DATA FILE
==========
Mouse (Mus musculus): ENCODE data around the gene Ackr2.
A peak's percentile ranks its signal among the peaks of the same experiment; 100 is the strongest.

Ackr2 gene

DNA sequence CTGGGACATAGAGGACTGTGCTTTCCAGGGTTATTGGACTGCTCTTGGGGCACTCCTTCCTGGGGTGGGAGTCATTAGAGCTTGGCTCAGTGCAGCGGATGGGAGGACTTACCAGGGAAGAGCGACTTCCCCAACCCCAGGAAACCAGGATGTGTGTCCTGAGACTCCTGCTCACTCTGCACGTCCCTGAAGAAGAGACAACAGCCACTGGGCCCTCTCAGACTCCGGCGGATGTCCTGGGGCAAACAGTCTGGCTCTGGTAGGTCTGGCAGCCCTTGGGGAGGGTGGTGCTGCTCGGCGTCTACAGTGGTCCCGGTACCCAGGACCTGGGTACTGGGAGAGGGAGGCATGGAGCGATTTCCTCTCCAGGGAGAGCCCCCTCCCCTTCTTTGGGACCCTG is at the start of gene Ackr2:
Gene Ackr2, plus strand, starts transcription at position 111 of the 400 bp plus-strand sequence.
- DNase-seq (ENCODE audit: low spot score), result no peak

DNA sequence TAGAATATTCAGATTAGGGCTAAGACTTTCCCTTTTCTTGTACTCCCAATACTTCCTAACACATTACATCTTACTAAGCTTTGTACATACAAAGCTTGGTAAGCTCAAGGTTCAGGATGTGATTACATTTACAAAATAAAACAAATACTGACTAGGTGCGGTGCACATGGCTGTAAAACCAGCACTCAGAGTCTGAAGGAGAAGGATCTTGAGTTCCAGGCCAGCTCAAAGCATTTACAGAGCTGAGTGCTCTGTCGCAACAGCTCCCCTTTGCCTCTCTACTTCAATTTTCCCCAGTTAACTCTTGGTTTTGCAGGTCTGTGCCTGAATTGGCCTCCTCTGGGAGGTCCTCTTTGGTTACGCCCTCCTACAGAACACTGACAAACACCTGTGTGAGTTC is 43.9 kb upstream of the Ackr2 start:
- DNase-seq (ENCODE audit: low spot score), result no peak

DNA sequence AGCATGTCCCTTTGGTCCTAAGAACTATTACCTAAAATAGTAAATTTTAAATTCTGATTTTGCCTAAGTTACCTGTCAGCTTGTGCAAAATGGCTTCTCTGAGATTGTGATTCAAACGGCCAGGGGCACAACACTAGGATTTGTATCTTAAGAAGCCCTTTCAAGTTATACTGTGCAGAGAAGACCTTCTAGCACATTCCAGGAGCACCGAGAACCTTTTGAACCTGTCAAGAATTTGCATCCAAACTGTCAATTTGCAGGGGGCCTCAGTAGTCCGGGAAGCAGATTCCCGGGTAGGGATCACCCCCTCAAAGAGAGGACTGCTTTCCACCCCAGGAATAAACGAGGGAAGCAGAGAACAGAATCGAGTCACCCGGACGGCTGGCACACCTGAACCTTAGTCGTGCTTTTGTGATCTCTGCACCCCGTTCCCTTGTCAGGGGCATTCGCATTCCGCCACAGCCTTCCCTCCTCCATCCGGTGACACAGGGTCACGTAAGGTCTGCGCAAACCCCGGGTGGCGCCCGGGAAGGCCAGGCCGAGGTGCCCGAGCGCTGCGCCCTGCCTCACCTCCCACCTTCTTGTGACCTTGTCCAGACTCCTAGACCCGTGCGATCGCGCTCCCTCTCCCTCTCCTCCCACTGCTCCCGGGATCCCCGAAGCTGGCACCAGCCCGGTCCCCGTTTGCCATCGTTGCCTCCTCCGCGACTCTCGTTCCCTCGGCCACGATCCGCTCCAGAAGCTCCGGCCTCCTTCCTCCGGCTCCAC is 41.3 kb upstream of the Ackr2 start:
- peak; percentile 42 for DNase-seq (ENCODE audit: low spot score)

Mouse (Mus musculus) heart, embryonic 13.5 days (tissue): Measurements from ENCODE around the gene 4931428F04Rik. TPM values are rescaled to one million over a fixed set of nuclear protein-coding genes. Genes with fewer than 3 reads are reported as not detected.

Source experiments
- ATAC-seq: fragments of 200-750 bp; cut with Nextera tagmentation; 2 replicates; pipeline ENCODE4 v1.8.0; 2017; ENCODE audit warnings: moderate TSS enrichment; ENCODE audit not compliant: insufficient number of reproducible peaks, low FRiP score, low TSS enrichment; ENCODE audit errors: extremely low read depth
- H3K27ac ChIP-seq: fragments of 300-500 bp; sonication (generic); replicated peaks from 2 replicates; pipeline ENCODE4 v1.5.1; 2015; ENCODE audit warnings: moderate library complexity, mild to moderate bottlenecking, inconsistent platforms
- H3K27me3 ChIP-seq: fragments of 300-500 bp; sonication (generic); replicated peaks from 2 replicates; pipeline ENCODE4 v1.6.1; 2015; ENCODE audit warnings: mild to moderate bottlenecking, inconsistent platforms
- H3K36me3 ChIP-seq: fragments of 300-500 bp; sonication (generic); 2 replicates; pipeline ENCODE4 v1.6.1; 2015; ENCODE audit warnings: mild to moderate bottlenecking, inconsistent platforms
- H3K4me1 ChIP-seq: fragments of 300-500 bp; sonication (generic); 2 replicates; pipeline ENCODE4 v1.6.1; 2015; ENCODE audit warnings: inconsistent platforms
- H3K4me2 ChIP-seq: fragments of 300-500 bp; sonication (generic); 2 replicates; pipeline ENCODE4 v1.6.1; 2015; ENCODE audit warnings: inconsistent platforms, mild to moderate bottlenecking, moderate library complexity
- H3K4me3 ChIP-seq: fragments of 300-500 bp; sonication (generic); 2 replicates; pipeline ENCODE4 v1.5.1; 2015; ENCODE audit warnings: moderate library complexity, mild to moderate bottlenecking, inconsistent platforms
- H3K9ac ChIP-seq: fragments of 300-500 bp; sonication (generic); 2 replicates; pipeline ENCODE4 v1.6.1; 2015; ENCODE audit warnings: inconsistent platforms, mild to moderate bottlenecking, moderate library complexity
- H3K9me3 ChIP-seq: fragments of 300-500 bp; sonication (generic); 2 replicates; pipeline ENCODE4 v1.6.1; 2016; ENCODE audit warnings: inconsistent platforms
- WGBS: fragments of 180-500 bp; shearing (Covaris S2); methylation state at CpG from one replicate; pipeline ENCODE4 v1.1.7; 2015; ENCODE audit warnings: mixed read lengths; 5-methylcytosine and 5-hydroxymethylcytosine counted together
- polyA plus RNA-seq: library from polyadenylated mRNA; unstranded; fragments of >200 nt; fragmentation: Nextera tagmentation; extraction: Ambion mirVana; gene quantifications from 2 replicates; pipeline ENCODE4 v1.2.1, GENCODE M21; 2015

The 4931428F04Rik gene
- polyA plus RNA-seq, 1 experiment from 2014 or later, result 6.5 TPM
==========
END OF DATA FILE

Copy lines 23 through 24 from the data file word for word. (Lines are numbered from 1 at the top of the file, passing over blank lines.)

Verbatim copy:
- polyA plus RNA-seq: library from polyadenylated mRNA; unstranded; fragments of >200 nt; fragmentation: Nextera tagmentation; extraction: Ambion mirVana; gene quantifications from 2 replicates; pipeline ENCODE4 v1.2.1, GENCODE M21; 2015

The 4931428F04Rik gene